My brake pedal has slowly been getting progressively lower so I decided to adjust the rear shoes and, of course, the adjusters are corroded and don't move.  I can't remember when I adjusted them last but suspect it was back in Beaufort, so 2011 or so.  Guess I can't complain much.

When I last messed with them I applied Anti-Seize to the adjusters which seems to have been a futile effort, since they still seized up, so I'm wondering what you guys are using on your adjusters and how well it works?  At this point, since copper Anti-Seize is less than ideal, I might just put a film of high temp grease on them to get them adjusted and go for another nine years.

Ideas?

Last edited by Gordon Nichols
Original Post

Too late!

And I found that the anti-seize stuff I had used years back was the regular, silver-colored stuff, not the copper-based high temp stuff.  My bad, I guess.

I cleaned everything up and used a thread-cleaner on everything (10mm X 1.5, if you're interested) to make it all happy again.  BTW, if you're messing with drum brakes, the slotted-head bolt that is the adjuster has an angled slot in it - it only properly fits one way.  You'll see when you look closely that it has a top and bottom.   And there may or may not be a "Brass Thingie" in there  - If there is one, don't mess with it.

I came in for lunch and found no replies (it's Memorial Day, after all) so went ahead and applied a very light film of "Magna-Lube" teflon-based grease.  It's a very pretty Emerald green - Very Irish, I thought.  The tube says it's good to 2000F and turns to liquid at 375F so that's what I'm using.  I doubt these drums are ever gonna see that kind of temperature.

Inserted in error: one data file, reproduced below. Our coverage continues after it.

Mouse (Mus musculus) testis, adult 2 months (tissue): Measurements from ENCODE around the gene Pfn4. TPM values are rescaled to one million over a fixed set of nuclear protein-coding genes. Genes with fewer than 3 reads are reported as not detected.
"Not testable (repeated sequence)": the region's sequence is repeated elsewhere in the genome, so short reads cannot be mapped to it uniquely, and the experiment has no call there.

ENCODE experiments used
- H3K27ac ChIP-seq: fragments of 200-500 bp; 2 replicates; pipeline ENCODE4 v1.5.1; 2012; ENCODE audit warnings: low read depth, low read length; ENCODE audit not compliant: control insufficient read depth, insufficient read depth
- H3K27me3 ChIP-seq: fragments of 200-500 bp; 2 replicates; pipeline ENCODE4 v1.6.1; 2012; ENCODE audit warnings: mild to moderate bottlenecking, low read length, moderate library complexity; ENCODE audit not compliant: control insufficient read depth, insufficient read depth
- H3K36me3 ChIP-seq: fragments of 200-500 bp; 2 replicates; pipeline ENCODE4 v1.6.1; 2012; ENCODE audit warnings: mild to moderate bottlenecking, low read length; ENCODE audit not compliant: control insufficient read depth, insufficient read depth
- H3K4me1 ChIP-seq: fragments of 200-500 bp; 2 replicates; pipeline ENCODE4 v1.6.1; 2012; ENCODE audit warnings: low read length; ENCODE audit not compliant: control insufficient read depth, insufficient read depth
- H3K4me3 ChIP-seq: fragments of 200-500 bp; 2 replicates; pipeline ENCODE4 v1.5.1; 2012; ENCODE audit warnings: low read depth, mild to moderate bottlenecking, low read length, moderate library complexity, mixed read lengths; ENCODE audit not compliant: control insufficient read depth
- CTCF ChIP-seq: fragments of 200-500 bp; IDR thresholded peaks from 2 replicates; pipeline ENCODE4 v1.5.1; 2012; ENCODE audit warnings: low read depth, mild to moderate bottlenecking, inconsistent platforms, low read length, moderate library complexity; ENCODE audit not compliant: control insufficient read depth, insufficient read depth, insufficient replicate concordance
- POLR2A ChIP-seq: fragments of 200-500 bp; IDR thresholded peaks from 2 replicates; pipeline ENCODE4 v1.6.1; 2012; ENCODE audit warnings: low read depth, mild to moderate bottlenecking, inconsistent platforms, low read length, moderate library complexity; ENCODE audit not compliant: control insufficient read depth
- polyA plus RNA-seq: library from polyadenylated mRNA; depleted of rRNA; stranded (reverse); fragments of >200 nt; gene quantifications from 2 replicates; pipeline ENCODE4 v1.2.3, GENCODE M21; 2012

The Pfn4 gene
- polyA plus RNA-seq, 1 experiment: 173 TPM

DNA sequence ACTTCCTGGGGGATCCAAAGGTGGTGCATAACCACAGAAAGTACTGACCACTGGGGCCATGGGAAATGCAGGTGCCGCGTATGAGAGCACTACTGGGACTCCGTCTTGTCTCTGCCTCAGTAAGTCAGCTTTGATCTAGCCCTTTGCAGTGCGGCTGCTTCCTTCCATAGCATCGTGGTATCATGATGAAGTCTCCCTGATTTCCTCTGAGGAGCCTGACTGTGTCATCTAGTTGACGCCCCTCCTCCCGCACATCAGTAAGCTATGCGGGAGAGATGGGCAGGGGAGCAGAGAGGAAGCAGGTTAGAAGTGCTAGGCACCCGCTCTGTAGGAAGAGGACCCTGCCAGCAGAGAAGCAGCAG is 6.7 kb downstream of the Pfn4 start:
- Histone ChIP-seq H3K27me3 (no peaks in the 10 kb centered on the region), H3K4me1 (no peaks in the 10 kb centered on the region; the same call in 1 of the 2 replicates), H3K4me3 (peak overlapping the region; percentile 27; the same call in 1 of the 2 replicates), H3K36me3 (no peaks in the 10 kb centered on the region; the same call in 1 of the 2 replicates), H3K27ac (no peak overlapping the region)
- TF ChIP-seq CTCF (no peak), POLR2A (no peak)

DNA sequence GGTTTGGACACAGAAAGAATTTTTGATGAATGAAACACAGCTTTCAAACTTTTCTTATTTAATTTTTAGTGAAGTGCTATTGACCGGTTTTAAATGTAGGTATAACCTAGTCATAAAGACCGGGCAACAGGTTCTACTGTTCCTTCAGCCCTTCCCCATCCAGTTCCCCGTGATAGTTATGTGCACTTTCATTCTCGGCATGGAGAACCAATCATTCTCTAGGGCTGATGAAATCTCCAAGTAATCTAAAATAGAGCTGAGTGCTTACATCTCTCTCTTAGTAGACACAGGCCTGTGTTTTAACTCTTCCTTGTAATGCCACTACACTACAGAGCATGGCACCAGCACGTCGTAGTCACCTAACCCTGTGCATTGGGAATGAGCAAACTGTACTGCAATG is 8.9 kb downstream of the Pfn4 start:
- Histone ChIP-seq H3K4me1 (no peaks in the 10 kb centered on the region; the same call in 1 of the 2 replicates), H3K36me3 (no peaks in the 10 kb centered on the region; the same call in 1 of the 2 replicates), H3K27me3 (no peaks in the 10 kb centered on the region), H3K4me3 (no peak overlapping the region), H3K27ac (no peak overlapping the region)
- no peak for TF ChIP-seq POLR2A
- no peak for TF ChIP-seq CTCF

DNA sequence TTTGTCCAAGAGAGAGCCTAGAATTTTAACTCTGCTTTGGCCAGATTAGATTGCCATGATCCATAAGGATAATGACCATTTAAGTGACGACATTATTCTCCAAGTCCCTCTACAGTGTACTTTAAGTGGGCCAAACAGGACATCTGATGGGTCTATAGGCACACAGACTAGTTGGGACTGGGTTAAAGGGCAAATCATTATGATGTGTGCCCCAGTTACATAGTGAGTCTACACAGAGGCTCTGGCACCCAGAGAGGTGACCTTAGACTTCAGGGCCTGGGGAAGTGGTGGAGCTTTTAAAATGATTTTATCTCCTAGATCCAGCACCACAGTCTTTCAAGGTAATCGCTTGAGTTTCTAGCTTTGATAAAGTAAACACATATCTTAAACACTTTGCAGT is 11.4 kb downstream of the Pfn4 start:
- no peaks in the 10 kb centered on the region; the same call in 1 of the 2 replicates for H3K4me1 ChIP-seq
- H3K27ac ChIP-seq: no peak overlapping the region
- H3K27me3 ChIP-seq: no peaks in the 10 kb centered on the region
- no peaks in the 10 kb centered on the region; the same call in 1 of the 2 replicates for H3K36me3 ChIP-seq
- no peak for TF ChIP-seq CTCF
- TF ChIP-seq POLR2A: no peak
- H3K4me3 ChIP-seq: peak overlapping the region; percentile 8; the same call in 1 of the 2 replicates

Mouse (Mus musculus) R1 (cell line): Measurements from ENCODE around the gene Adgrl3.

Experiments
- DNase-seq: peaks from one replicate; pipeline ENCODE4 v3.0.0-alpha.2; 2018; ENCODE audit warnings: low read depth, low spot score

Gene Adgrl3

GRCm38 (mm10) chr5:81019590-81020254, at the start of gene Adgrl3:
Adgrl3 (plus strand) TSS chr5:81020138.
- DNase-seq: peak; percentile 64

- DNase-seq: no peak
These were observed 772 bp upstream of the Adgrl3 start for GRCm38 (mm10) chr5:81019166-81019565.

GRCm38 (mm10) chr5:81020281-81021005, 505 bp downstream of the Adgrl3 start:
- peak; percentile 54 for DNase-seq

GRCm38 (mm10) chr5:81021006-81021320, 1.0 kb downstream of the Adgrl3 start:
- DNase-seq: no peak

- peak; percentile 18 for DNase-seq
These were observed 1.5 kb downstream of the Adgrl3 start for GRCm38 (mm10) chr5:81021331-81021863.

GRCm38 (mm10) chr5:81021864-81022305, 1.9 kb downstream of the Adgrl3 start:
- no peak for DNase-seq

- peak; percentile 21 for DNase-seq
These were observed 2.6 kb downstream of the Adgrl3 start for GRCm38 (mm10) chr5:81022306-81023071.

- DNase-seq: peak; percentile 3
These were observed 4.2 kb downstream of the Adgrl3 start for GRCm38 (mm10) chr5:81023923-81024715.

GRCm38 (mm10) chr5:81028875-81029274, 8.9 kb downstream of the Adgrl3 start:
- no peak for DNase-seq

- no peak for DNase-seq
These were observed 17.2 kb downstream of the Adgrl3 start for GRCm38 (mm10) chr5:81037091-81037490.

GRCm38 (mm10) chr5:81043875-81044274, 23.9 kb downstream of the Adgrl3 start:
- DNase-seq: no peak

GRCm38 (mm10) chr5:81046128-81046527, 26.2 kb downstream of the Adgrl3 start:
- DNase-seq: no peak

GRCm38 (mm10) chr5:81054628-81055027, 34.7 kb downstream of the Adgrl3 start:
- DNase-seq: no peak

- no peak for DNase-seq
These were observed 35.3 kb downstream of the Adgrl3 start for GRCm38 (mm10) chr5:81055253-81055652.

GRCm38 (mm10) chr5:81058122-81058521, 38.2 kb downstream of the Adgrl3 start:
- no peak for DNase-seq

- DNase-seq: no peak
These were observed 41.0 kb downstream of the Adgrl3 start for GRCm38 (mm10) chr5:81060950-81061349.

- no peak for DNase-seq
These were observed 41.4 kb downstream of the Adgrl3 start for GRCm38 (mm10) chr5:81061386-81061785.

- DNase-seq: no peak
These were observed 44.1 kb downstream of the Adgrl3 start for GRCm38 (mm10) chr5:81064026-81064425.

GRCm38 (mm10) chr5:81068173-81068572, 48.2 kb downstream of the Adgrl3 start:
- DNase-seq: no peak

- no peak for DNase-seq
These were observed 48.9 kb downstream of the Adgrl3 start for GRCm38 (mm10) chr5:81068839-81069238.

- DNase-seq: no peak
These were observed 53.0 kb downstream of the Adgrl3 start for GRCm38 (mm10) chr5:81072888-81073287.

As long as it comes apart in another eight years, I'm all set!

Now to get my 6' hunk of pipe out to crank up the hub nuts!

Last edited by Gordon Nichols

I often thought of open gear grease it stays on, it seems forever, but your idea seems like it will do for sure.

I find myself these days if I am not using a car, and I work on it, removing stuff and soaking the parts in rust converters, and then giving them fresh protection with clear or other antirust substance like paint, etc  

I have even soaked a disc brake in it... works wonders. 

Evapo-Rust: The Original Super Safe Rust Remover, Water-based, Non-Toxic, Biodegradable, 946 ML

Must have been the salt air down in SC that messed you up Gordon. 

I adjusted and replaced all 4 drum shoes about 8 years ago. I put plain old silver never-seize on the adjusters then and they're still free. I'll still keep using it.

Dan, the metal parts were not rusted or corroded.  They looked like the Anti-Seize just got solid over time with whatever heat there was in there.  Grab the star wheel with small waterpump pliers and rock it a bit and they freed up but were still stiff.

But What'cha-gonna-do?  Every 8 years just pull the drums off (they look great, btw), clean stuff up and put it all back.  What could have been an hour job turned into an afternoon, but what the heck else have I got to do, right?   

You got that right. No need to complain, you just got blessed with something to DO! 

Something to do is GREAT right now!

I hear yah.   K. has a doctor's appointment in Providence later this morning and I mentioned that we could bring a lunch and go over to see the old Rhode Island house.  Maybe sit on Fogland Beach for lunch. The reply was:  "I don't think so......    Where we gonna go to the bathroom?"

Charlie Brown Aaugh

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